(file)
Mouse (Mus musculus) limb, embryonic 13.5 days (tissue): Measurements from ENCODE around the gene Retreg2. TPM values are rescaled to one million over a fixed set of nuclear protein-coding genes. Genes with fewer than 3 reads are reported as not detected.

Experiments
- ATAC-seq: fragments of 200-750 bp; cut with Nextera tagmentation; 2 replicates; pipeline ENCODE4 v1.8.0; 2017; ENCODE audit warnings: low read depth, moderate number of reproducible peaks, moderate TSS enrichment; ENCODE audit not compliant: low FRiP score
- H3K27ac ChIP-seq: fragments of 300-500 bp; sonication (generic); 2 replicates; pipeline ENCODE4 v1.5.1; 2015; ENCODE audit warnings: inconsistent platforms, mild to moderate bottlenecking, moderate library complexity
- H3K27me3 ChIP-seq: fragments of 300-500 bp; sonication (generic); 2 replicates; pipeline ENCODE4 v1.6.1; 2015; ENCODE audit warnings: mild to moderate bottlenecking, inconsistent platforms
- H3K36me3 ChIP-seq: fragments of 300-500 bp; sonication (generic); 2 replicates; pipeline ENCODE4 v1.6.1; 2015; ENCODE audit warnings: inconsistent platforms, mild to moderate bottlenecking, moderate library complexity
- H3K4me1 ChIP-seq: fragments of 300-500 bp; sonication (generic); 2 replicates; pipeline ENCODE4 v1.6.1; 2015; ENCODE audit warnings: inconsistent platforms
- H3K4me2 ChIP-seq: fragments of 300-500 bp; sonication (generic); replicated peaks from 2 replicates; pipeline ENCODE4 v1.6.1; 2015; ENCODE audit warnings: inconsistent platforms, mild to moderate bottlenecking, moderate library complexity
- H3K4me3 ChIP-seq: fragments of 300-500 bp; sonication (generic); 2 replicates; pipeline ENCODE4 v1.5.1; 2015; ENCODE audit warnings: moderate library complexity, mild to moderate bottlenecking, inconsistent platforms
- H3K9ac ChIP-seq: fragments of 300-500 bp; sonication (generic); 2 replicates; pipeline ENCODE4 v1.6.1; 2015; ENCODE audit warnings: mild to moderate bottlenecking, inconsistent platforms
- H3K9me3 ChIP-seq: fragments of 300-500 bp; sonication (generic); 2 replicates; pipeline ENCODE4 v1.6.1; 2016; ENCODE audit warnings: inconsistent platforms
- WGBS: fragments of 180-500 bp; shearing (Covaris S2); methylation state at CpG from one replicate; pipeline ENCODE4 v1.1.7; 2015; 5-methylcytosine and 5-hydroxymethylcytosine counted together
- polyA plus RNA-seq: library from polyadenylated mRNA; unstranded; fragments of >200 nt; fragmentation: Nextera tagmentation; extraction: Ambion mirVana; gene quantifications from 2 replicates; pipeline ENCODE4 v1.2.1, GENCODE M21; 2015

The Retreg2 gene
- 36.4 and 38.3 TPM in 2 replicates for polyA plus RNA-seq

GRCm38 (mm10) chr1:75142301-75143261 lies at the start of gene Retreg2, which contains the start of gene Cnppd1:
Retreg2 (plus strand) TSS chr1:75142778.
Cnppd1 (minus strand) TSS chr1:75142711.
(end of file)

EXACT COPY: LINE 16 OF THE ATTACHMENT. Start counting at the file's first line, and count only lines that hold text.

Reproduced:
GRCm38 (mm10) chr1:75142301-75143261 lies at the start of gene Retreg2, which contains the start of gene Cnppd1: